What is Hypermobility Spectrum Disorder?


Hypermobility Spectrum Disorder (HSDs) are a group of conditions related to joint hypermobility a.k.a. when your joints bend more than they should. This is often commonly referred to as being ‘double jointed’.

What are the symptoms of Hypermobility Spectrum Disorders?

Believe it or not, around 10 -15% of children have some degree of hypermobility or double-jointedness. If this doesn’t create any issues, it’s often referred to as Benign Joint Hypermobility Syndrome. However, for some people, there are symptoms associated with these loose joints. This can include more obvious symptoms such as joint pain, dislocations and frequent sprains and strains, but also symptoms which don’t seem clearly related to joint problems, such as digestive issues and thin, stretchy skin. This webpage, from the Ehlers Danlos Society, gives a detailed explanation of symptoms and classifications of Hypermobility Spectrum Disorders.

How do you diagnose Hypermobility Spectrum Disorders?

HSD is diagnosed through analysis of flexibility in several key joints, usually by a rheumatologist. A diagnosis of Hypermobility Spectrum Disorder should only be made when other possible illnesses, such as Ehlers Danlos Syndromes, have been excluded.

How do you treat Hypermobility Spectrum Disorders?

There is no ‘cure’ for HSD. Instead, patients may need to manage pain with painkillers, and try to take care of their joints through low-impact exercise and physiotherapy. For some people, braces or splints may also help to support joints.

I’ve also written about ideas for coping with pain when you can’t use painkillers.

How long have I had Hypermobility Spectrum Disorder?

All my life! As a child I had a lot of issues with joint pain, which my doctor put down to ‘growing pains’. When I was seventeen and had pretty much stopped growing, I went to see a rheumatologist. She diagnosed me with what was then called Hypermobility Syndrome. At the time, I only experienced pain in my knees, ankles and feet, but as I’ve grown older, I started getting pain in my hips (around 20 years old). Then in my mid-20s, my shoulders, elbows, and hands also started playing up. Wherever possible, I manage my pain with heat and gentle exercise. I’ve even written a blog post about managing pain without taking painkillers. But I take ibuprofen if it gets really bad!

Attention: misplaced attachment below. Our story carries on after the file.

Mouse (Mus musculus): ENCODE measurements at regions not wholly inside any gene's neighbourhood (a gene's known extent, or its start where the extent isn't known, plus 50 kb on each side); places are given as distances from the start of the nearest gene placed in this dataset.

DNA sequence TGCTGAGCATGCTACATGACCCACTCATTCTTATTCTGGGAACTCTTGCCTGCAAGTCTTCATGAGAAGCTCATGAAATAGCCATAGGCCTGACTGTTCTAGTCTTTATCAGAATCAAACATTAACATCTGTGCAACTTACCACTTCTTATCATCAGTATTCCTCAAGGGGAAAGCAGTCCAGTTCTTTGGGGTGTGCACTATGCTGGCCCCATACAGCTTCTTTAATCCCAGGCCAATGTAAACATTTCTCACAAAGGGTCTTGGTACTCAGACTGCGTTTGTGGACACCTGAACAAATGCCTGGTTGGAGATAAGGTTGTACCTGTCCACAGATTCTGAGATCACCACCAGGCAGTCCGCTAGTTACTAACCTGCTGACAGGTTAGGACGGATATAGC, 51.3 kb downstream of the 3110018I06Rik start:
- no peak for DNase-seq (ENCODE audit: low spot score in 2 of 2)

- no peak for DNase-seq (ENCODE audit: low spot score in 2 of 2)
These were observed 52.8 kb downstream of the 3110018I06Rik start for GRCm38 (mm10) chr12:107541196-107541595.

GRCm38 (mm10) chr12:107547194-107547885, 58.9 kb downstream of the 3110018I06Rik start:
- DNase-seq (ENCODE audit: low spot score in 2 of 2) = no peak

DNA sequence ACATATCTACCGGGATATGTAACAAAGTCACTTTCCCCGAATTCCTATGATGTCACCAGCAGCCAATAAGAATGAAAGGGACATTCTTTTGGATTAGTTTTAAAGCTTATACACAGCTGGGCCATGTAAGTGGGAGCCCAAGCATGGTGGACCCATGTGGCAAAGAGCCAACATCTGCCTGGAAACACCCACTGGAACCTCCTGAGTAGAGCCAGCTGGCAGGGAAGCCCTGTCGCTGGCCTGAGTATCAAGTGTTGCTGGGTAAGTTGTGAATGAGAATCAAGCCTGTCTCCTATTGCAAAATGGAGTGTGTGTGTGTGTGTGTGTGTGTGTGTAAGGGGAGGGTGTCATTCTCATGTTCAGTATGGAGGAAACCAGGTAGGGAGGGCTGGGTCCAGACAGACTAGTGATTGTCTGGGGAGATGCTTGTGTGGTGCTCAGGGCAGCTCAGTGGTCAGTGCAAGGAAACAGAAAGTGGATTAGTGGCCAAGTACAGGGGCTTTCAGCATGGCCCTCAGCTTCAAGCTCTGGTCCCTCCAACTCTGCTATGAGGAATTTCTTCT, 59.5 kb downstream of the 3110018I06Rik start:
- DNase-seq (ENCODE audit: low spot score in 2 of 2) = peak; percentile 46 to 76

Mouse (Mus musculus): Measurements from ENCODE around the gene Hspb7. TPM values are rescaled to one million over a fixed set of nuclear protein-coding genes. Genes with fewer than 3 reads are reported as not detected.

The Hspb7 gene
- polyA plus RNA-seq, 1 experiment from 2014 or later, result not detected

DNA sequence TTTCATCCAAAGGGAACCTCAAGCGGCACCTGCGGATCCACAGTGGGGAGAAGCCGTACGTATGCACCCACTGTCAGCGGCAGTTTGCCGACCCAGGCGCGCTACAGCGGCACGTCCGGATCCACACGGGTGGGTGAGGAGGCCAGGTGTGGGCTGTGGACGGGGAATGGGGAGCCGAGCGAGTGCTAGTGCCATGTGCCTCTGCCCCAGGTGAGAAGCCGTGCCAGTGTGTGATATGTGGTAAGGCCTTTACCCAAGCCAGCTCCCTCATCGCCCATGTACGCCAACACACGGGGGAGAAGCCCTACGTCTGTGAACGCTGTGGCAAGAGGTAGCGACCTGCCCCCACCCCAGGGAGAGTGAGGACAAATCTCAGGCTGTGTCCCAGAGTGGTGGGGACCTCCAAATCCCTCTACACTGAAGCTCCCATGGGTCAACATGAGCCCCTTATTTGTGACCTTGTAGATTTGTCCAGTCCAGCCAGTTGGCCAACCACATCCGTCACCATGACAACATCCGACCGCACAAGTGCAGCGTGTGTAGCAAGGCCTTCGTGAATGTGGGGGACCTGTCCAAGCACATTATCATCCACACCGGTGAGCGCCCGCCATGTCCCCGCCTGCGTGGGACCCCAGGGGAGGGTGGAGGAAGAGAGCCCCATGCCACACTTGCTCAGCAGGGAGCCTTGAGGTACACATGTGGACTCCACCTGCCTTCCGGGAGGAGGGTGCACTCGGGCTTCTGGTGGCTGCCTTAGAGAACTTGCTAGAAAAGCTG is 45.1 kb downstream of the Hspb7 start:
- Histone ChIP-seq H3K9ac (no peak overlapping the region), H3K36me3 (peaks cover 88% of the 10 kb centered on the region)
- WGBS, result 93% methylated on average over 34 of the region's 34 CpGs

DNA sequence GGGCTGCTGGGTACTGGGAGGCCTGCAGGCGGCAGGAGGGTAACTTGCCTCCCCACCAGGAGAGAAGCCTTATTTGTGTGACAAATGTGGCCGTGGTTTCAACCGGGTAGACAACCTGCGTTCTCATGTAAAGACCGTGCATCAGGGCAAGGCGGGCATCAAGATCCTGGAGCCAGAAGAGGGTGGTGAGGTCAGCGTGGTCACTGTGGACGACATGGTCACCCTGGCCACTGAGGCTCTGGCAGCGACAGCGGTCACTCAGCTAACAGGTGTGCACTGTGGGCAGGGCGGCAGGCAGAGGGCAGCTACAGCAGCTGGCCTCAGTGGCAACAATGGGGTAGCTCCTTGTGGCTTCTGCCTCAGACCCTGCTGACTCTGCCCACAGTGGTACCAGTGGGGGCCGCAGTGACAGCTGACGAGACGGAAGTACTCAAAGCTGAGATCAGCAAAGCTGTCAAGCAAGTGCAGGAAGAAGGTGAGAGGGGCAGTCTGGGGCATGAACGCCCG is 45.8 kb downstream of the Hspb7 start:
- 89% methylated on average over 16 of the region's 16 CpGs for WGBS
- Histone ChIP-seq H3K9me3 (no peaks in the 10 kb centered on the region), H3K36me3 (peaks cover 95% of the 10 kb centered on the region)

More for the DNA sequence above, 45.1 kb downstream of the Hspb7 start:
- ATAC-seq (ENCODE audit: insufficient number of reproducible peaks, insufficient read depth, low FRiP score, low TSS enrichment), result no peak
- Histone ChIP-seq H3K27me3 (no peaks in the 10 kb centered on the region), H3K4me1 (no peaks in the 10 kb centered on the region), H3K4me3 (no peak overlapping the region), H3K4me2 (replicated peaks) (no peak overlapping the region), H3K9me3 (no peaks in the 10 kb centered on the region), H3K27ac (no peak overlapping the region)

What was my experience of pregnancy with Hypermobility Spectrum Disorder?

The main issue I had during my pregnancy was with my hips. From about week 12 – 13, they started partially dislocating at night. I was lying on my side (as is recommended in pregnancy), and the weight of my body was making the bottom hip joint slip out of alignment. It would wake me up with the pain. So, I would swap sides, and then I’d sleep for a while… before the other hip dislocated, and I woke up and had to swap again. By the end of the night, I would only get maybe half an hour on each side before the pain woke me up. Plus, my joints were so sore and stiff in the mornings. It was not fun. To be honest, months before the baby arrived, my body had me in training for the sleepless nights!

I did, however, find that pregnancy physiotherapy really helped. I saw a great NHS physio, who gave me exercises to strengthen the muscles around my hips. That made a massive difference to my pain levels, although it didn’t cure it completely. By the time I was 35 weeks pregnant, I actually felt better than I had at 25 weeks.